It seems Facebook was founded by a bunch of misogynistic assholes. Should we be mad?
You've probably heard about Ben Mezrich's frenetic new Facebook tell-all, the cumbersome The Accidental Billionaires: The Founding of Facebook, a Tale of Sex, Money, Genius and Betrayal. As XX's Megan Angelo discusses, apparently it paints the wunderkind Harvard founders, Mark Zuckerberg and Eduardo Saverin, as a couple of crass frat boys manqués, who use their newfound success to objectify women in a way normally denied to the average tech nerd. As the book tells it, Zuckerberg founded the networking juggernaut after being spurned by a girl, with the immortal words, "***** is a bitch. I need something to take my mind off her." As Angelo puts it,
he connection between not getting any and inventing Facebook would seem preposterous, if Mezrich weren't so consistent in portraying Facebook's founders as sexually frustrated. He measures each step of Facebook's success in sexual currency. When the site goes viral at Harvard, Saverin and Zuckerberg take two girls into a bar bathroom and have sex in adjoining stalls, and when it picks up buzz on the venture capital circuit, Zuckerberg goes home with a Victoria's Secret model. Even more damning: When Facebook is still in its early stages, Zuckerberg fantasizes about displaying girls' photos next to shots of farm animals and having people choose the more attractive image.
Damning indeed. The problem, of course, is that the book is apparently unreliable. Yeah, maybe it's not a shocker that the subjects should distance themselves, but the chorus of those condemning the author's sensationalistic methods has gotten loud enough that his publicist has clarified,"this is not reportage. It is big juicy fun." Charges of inaccuracy plagued Mezrich's last bestseller, Bringing Down the House, and as the Times remarks, he admitted to "fabricating" characters and situations for that book. Various situations in the latest, already earmarked for a movie, have already been debunked and accused of inaccuracy.
However dubious the author's claims to journalistic integrity, however, it's hard to credit that he could have fabricated the general ethos of sexism out of whole cloth - and it's not that hard to believe. And Angelo's larger point - that this sort of boys' club misogyny dominates Silicon Valley - is well-taken. But the issue becomes, for me, what to do about it. I doubt any of us uses Facebook because we particularly admire its founders or its original mission of excluding all but Ivy Leaguers. This, of course, is not the same thing as objecting to an institution because we find the beliefs or actions of founder offensive, but at the same time, what we've learned is that these dudes are dicks. As far as I know, they haven't backed these beliefs up with offensive activism, money to despicable organizations, or policies bar women they deem unattractive. (Had they gone through with that farm animal thing, well, yes, a boycott would be in order.) Had people known all this when the organization was founded? Maybe it wouldn't be so big. But we didn't, and it is, and they've sold.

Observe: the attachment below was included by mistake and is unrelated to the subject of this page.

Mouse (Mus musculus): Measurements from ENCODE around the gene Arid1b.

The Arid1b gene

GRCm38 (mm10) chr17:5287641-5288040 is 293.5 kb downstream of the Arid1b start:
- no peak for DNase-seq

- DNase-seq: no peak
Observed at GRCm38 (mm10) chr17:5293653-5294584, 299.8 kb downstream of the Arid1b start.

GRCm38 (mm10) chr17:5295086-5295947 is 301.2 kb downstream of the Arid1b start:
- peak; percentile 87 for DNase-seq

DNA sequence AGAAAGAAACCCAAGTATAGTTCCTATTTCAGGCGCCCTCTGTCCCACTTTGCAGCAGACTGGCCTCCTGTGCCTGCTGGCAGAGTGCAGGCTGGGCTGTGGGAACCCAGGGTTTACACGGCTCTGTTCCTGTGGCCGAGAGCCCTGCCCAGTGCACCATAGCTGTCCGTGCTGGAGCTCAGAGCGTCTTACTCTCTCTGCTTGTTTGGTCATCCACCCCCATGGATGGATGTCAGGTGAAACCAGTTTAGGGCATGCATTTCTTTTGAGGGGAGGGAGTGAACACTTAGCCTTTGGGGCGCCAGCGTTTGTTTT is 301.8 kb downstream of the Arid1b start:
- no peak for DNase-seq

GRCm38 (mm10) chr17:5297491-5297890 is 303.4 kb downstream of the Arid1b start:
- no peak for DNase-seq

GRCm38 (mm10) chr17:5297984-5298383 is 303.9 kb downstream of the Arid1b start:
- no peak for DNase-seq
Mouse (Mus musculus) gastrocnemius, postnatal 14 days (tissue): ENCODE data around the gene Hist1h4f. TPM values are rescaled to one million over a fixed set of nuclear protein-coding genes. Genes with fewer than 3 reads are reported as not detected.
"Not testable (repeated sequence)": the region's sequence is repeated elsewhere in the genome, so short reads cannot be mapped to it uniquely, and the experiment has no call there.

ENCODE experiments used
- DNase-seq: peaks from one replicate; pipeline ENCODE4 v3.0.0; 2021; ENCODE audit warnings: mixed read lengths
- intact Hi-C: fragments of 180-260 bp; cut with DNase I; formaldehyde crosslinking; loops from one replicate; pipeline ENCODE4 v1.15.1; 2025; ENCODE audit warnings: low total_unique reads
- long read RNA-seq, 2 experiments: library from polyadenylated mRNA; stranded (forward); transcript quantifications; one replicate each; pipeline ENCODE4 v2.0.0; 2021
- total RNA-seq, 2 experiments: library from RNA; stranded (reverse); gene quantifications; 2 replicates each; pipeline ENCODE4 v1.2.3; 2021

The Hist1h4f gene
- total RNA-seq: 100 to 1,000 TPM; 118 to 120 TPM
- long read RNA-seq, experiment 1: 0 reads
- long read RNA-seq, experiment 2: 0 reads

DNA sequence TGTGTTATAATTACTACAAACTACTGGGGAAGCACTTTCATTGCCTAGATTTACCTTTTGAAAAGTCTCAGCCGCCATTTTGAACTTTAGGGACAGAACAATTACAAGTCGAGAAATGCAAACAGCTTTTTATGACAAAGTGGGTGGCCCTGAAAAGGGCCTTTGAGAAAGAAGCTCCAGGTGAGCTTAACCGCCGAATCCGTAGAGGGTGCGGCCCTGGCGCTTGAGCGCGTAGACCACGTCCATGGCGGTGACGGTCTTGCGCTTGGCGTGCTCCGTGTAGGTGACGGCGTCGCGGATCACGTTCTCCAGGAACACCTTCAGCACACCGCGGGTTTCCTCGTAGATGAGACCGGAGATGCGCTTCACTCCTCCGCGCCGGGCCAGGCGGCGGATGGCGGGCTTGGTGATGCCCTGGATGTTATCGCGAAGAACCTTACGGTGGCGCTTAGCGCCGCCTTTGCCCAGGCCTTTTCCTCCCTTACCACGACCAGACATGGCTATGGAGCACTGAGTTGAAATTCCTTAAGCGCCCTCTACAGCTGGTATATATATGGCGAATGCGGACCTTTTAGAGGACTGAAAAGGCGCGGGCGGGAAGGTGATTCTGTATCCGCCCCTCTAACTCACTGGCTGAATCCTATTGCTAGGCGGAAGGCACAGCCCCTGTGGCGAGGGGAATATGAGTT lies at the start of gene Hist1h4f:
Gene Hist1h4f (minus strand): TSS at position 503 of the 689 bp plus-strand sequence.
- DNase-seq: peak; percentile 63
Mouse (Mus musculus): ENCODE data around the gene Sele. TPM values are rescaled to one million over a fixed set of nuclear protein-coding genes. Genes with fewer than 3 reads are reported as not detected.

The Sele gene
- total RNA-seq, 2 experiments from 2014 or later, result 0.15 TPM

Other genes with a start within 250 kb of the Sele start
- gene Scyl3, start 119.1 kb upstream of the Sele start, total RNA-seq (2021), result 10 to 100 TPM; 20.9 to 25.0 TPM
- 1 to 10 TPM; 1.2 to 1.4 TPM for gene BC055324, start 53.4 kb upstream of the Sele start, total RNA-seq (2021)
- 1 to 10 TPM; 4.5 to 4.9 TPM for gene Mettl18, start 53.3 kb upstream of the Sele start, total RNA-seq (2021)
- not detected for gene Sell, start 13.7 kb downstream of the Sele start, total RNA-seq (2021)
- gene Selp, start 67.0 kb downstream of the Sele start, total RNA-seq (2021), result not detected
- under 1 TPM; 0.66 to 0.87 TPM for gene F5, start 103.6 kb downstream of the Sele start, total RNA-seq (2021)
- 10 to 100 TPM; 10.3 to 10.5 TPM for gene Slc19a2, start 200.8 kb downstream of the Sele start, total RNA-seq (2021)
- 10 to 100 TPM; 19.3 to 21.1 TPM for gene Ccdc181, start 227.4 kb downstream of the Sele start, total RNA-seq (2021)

And Facebook, whatever its petty intents, has eclipsed them: the recent response to the Iranian revolution is proof of this. If it still caters to appalling or infantile groups, it has also become a vehicle for women to speak out and congregate, for the like-minded to connect, for freedom of expression. In some ways, this is the best revenge. It's always tricky to know whether to condemn something that was founded on something bad, or complex (like Planned Parenthood, not to give Facebook that kind of credit) but has grown beyond it. One could argue that today, we shouldn't tolerate such recent antecedents. But by the same token, the evolution - and the repudiation - has been swifter than in earlier times. That also is the effect of the internet. And the fact that these guys' names will be (even if unfairly) linked in the public mind with the work "douchebaggery" is, too.